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"This country does not want it": Trumpf rails against migrants who want to enter the USA



President Trump scolded migrants traveling to the southern border on Friday and told the supporters in that border state that "this country does not want them."

Thousands of migrants traveling in a caravan broke a border fence between Guatemala and Mexico on Friday, and some were hit by Mexican police.

"Right now, as you know, they are fighting some bad people," said Trump of the Mexican authorities.

"There are some bad people in this group," Trump said. "This country does not want her."

On Thursday Trump threatened to close the US border if Mexico could not stop the caravan.

Trump repeated a favorite phrase for what he calls immigrant criminals: "Bad Hombre" and complained about the abuse of "chain migration," the policy of legal family immigration that helped his in-laws get from Slovenia to the United States.

Democrats, Trump said, want to give immigrants free living without conditions.

"The next thing you know, they want to buy a car," Trump said.

Maybe, he said, a "Rolls-Royce", not in America, so I hope we do not "

Former Trump campaign manager Corey Lewandowski said Trump has a Rolls-Royce and

"Democrats believe our country should be a huge haven for criminal aliens," Trump said.

"Republicans believe that our country Sh could be a sanctuary for law-abiding Americans.

Trump was campaigning for Republican MP Martha McSally, who was trying to win the Senate seat held by Sen. Jeff Flake, a frequent Trump critic, who was a former Air Force officer and fighter pilot. Critic in 2016 when her Tucson district voted for Democrat Hillary Clinton.

McSally is now a strong Trump ally.

"She's tough and she's brave and she can fly a plane better than anyone" Trump said Friday

Trump called McSally's opponent, Democratic Rep. Kyrsten Sinema, "an extreme left-wing extremist", claiming that Sinema "is being protected by the fake news back there," a reference to news media about his rally.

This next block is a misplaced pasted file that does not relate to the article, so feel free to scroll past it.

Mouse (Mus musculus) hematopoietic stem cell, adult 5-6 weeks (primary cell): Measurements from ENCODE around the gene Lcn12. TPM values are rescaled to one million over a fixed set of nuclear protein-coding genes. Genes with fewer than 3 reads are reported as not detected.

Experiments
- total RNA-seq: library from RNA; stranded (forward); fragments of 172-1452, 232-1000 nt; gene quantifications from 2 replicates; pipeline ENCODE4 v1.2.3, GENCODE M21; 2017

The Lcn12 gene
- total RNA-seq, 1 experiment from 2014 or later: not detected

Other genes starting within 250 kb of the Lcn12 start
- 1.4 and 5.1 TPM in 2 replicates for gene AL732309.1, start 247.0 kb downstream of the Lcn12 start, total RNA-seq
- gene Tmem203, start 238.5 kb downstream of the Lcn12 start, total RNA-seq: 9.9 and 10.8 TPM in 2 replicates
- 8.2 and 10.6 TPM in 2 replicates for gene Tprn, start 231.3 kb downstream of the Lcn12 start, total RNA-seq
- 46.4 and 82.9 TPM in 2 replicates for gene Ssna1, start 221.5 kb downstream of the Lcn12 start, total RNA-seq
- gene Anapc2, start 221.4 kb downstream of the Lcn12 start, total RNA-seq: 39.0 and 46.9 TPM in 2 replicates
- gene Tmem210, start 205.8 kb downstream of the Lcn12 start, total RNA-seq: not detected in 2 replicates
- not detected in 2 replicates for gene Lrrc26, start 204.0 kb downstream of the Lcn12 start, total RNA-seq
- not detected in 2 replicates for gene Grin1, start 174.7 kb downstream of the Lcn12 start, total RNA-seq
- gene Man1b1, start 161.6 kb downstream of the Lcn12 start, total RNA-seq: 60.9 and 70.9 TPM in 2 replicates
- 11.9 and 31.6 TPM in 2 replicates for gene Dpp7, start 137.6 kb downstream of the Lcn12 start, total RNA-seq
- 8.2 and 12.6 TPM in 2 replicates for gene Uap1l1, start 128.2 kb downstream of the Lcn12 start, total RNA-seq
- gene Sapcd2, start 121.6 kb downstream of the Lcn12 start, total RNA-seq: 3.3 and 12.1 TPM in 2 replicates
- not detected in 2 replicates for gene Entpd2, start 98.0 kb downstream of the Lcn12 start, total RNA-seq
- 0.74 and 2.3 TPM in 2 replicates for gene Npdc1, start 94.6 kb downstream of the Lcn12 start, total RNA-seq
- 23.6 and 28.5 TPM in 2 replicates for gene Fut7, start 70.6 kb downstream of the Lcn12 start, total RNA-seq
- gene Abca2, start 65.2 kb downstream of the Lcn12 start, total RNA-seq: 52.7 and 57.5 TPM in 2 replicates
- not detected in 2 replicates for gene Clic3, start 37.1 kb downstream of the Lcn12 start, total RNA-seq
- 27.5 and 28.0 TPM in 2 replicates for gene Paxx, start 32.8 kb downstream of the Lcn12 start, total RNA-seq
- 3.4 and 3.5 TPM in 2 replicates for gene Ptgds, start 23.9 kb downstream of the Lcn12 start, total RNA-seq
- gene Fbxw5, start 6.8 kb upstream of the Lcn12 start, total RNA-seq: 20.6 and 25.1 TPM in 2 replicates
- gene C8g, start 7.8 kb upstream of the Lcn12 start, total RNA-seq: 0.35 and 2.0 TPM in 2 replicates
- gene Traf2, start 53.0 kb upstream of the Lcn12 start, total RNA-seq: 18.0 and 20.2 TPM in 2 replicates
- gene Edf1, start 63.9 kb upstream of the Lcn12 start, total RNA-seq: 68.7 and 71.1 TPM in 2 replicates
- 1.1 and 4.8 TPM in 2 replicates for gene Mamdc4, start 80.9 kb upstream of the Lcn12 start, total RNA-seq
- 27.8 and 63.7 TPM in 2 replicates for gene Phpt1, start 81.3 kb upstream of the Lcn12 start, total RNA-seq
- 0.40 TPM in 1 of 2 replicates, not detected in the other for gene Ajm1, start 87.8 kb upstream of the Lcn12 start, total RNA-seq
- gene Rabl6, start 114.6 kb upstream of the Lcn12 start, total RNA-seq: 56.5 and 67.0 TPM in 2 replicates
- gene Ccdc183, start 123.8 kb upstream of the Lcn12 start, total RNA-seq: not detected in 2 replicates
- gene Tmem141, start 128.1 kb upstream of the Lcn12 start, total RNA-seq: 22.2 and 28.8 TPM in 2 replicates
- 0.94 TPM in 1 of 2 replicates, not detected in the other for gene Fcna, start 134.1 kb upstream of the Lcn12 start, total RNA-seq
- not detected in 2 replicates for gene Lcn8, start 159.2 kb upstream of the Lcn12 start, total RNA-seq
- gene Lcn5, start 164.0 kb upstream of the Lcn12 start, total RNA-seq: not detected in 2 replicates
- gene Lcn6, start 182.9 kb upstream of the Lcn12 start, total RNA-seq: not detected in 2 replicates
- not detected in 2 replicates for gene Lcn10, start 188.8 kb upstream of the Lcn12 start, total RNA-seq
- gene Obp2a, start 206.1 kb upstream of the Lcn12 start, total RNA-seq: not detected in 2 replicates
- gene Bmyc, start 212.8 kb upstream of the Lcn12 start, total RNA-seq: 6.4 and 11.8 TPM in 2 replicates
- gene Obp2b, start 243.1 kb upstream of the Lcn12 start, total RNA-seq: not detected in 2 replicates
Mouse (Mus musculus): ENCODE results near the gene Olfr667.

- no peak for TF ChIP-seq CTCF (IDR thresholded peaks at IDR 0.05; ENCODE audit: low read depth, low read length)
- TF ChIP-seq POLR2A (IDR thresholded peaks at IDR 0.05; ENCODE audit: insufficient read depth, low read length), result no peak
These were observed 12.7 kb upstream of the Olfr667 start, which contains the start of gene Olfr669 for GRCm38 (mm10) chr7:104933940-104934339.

McSally welcomed Trump's tough stance on border security, which triggered a call for "Build the Wall."

"This is personal to us in Ariz ona, "said McSally.

Recent polls show a head-to-head race and give the Democrats one of their best chances of getting a seat in the Senate.

Fox News Polling and CBS News / YouGov both found themselves by a narrow margin ahead of McSally error margin.

Early Voting is under In the state, and Trump told the crowd that he would not mind if people wanted to leave early to vote.

McSally was asked earlier this week if she would encourage Trump not to label a woman a "horse face." "As he did in a tweet about Stormy Daniels claiming she had a sexual relationship with the president.

" I did not agree. I thought it was inappropriate, okay, "said McSally, according to NBC," I found it inappropriate. That's an absurd question. "

Trump woke the crowd to applause and laughter as he joked," I can not call them Pocahontas anymore, "refers to Sen. Elizabeth Warren (D-Mass.), A Common Trump Foil." She has no Indian Blood! "

Warren has released the results of a DNA test showing that she had some of the Native American heritage and answered Trump's claim that she had falsely claimed this legacy.

Since she was elected to Congress in 2012 Sinema has transformed from the ardent Liberal who served in the Arizona Legislature to a moderate gang protector who agrees with Trump more than almost any other Democrat in this House.

Sinema calls itself more independent than one Democrat, and in a radio interview recently declined to say whether she will vote for David Garcia, Democratic candidate for governor of Arizona.

McSally and External G voters have reminded voters that Sinema was once a liberal activist and opted for the closure of Luke Air Force Base on the western edge of the Phoenix Metro area.

Sinema's past is no secret, but the Senate race has turned up new nuggets, including a video showing her reference to Arizona as the "meth lab of democracy."

During a debate on Monday, McSally Sinema accused "betrayal" of statements made in 2003 that were critical of US intervention in Afghanistan and Iraq.

Stan Houston, a resident of Apache Junction, said he has McSally in his hands.

"If you listen to CNN and MSNBC, they will not make it, but if you listen to the people who vote for them out there, they'll be fine," Houston said.

Several rally goers were skeptical that Sinema is a leader.

"You were wrong before, why can not you go wrong again?" Juanita Richardson, a resident of Tucson, rode to Mesa for the rally, referring to the many polls in which Hillary Clinton defeated Trump in 2016.

Phoenix resident Lizzy Durso described herself as a "quiet supporter" of Trump, who now feels comfortable enough to openly support the president and make her first rally for him, saying she is One of many. The same silent support will lead McSally to victory, she said.

Emily Guskin contributed from Washington.


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